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2012ASLA专业奖 通用设计荣誉奖 亚利桑那州大学理工院 [复制链接]

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发表于 2013-9-29 08:10:02 |显示全部楼层
院校区景观
按成果: 完成展示 奖项获得 
按类别:  大学园区 
按国家: 美洲国家 » 美国
按时间: 2012 
本主题最后由 Gardener 于 2014-7-28 12:06 编辑

亚利桑那州大学理工院 (11).jpg

2012ASLA专业奖通用设计荣誉奖 亚利桑那州大学理工院

景观 邻里尺度大学校园 微气候 沙漠景观 耐旱景观 雨水收集利用 美国亚利桑那州立大学理工院 Ten Eyck Landscape Architects


新校园新建筑十分合理,并不循规蹈矩,而如沙漠般自由奔放。校园内大规模的种植让人
们在白天行走也十分舒适。这些迷人的树给了校园色彩还有振奋。
2012年专业奖评审委员会


亚利桑那州立大学理工院占地21亩,包含5个建筑群。景观设计师的目标是将位于沙漠中
的前空军基地变成绿树成荫的校园。可渗水的主干道收集珍贵的雨水用做中水,建立于自
然的深度关系。


这个新校区与现有校园融于一体,同时一扫前空军基地的压抑氛围,并用可持续性战略在
一年降水只有7”的索诺兰沙漠地区打造出绿色校园。最后形成的新的,高性能,高利用水
的原生景观让人心旷神怡。遮荫树木与花岗岩道路结合使用减少热岛效应,道路也有一部
分使用混凝土,满足车行和紧急情况下的学校交通要求。买来的沙漠乔木,小灌木,仙人
掌被妥当的布置,利用雨水收集,直流满足灌溉需求。道路采用可渗水式减少雨水径流冲
刷流失。


建筑内的庭院充分利用建筑形成的微气候。并在科学与技术教学楼庭院中创建出河流峡谷
的风貌。行政楼之间的人行通道案子覆盖攀缘植物的棚架。

这里是一个可持续性发展的高敏性环境。军事基地原有的沥青地面,混凝土道牙,河石地
面都被重新利用与室外空间和停车区,比如混凝土路缘石改造成了座椅,河石被用来做成
挡土墙。这里的植物种类增多,野生动物也多了起来。耐旱的本土植物创建了一个舒适凉
爽的环境,有利于人们在户外社交活动。健全的雨水收集和利用机制。

在如此缺水之地,极致的利用雨水,创造出怡人的沙漠绿洲校园,使得学校的人数不断增
加。越来越多的学生被吸引过来。景观改变了这个校园,让它生机勃勃。学校也计划在扩
大招生,并在未来的其它规划中将景观列为重要的要素,以指导发展。


The Arizona State University (ASU) PolytechnicAcademic Campus project consists of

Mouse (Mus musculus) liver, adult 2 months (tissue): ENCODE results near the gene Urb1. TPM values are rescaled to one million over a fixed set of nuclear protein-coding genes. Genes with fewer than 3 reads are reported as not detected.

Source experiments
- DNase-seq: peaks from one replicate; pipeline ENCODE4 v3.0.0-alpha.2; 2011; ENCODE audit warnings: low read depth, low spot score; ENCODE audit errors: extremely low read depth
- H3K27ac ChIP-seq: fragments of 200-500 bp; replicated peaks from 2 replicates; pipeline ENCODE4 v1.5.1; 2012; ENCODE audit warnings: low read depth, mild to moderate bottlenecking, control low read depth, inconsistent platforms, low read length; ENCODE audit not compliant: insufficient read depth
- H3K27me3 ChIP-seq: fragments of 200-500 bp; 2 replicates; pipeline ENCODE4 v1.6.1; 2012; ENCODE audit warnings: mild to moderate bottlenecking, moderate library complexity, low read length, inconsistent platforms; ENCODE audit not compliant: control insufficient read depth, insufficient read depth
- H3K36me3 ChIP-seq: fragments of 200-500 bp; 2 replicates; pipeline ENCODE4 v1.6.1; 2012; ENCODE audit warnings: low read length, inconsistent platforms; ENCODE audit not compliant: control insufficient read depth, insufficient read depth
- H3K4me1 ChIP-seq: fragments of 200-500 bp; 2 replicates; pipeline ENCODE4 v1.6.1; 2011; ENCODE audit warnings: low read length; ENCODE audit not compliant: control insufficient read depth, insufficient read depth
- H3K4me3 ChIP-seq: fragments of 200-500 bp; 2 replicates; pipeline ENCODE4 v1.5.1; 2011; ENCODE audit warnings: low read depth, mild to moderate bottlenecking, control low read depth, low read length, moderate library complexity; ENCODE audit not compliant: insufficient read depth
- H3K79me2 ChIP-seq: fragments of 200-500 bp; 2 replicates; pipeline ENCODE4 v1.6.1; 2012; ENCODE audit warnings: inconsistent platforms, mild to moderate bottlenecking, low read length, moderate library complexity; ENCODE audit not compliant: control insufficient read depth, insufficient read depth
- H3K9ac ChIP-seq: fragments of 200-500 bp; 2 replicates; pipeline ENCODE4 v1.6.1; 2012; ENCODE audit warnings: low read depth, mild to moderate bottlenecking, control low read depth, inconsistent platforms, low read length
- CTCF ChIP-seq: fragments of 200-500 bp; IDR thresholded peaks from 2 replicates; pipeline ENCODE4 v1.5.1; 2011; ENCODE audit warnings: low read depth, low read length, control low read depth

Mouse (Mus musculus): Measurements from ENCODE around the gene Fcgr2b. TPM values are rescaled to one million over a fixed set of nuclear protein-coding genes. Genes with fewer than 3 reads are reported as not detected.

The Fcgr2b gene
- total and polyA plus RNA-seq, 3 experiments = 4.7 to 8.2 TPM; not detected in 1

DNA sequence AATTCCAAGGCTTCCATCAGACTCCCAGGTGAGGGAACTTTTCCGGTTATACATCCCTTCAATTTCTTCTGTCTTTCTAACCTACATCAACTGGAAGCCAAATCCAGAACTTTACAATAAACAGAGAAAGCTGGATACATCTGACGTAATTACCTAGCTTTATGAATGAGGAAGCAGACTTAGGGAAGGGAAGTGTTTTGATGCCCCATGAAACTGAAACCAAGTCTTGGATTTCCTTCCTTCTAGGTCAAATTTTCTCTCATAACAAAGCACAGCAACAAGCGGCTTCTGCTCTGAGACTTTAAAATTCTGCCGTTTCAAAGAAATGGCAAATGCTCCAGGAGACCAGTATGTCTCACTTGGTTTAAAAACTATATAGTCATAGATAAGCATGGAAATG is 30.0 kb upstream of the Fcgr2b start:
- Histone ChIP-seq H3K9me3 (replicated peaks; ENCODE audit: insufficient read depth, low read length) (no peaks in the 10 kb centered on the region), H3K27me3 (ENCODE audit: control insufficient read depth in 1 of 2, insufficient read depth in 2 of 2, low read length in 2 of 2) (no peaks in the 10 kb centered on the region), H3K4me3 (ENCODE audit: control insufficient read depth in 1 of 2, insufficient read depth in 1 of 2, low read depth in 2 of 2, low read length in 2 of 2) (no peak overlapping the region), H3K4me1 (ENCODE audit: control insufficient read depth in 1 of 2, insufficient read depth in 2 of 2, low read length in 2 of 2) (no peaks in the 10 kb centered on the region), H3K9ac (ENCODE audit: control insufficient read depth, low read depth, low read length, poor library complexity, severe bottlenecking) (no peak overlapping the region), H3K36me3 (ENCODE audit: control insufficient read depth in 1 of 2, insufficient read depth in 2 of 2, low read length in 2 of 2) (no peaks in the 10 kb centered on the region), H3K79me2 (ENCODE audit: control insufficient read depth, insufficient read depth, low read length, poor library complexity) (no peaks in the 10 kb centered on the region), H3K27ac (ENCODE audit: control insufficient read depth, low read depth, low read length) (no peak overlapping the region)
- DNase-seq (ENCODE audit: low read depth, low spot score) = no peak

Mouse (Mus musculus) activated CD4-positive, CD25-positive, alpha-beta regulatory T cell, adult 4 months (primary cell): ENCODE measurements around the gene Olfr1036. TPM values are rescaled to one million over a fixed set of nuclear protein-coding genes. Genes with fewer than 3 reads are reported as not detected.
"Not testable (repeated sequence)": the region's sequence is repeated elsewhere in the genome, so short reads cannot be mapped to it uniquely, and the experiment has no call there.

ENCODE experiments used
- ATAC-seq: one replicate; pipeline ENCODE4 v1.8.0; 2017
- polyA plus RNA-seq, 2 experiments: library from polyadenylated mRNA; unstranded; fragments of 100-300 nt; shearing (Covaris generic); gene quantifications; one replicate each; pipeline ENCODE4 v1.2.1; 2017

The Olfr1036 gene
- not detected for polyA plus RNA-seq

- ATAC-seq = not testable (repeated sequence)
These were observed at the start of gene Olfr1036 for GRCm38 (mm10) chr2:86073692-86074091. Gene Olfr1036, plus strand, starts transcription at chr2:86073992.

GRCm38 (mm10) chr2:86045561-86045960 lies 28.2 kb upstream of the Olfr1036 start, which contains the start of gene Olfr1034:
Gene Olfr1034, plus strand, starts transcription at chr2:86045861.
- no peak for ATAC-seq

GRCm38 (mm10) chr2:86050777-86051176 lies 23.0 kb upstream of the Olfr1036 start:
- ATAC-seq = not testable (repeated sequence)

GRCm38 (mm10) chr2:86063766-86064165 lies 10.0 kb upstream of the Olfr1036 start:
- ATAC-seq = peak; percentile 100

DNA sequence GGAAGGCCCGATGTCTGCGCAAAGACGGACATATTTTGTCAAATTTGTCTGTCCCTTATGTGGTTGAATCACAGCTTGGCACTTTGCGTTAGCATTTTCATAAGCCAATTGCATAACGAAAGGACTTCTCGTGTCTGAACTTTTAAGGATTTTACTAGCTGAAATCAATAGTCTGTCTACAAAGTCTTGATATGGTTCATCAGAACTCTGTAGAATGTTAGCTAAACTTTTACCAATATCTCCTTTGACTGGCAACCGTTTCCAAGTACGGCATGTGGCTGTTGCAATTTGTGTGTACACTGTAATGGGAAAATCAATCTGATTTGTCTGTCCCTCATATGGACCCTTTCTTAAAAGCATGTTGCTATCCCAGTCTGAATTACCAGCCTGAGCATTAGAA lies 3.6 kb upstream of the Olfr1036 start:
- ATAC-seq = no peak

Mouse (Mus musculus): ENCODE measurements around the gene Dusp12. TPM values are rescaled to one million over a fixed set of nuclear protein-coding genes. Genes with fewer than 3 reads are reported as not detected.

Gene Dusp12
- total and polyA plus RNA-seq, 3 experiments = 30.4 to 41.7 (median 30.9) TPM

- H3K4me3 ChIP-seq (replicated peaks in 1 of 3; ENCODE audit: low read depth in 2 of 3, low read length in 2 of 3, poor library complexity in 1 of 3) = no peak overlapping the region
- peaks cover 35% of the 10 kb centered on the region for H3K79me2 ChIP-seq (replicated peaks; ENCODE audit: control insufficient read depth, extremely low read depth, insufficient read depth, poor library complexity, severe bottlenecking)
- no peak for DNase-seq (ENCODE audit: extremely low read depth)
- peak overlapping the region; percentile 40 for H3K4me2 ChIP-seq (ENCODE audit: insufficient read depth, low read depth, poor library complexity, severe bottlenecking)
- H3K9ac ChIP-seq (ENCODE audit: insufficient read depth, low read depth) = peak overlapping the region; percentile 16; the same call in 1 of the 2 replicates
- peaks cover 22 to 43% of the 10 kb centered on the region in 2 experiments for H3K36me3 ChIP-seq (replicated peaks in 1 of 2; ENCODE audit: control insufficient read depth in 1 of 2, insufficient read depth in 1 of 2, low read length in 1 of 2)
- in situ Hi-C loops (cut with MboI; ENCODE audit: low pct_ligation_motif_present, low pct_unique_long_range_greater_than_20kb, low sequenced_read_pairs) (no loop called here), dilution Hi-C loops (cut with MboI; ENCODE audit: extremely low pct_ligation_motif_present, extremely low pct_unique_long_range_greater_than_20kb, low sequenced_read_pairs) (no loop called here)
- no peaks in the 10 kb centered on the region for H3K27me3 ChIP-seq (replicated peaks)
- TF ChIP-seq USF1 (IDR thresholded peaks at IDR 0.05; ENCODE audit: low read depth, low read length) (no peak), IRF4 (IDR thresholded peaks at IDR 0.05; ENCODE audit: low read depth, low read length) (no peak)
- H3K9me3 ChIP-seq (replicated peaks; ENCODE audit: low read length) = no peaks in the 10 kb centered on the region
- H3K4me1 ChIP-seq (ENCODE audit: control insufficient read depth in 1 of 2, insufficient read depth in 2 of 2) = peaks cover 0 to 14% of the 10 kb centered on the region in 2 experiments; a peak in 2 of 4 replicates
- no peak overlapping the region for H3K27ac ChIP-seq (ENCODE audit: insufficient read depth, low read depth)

21acres of site work in association with five new classroom buildingcomplexes.  The
goalwas to transform the barren site of the former Air Force base into a thriving
SonoranDesert campus for learning.  A major large asphalt street that formerlyflooded
duringrains was transformed into a permeable, water harvesting arroyo adjacent to new
campusmalls and courtyards, giving students and faculty a daily connection to nature
andeach other while celebrating the path of precious, ephemeral rain water oncampus.


Design Context/ Design and Execution

Our interdisciplinary design team workedtogether with our client to seamlessly meld the
newproject with the existing campus and with each others’ scopes of work. ASU had
struggledattracting students to this campus in part because of the oppressive over-
pavedambience of the former air force base. The goal was to transform the perception
andfeel of the campus with this major new project. Our team reviewed the campus
masterplan which had a decidedly Ivy League approach to the campus design and
developeda new master plan strategy for the project. We reinvented what a campus
couldbe in the unique region of the Sonoran desert which only receives 7” ofrainfall a
year.

Inspired by our client’s need for storm watersolutions and the Sonoran Desert’s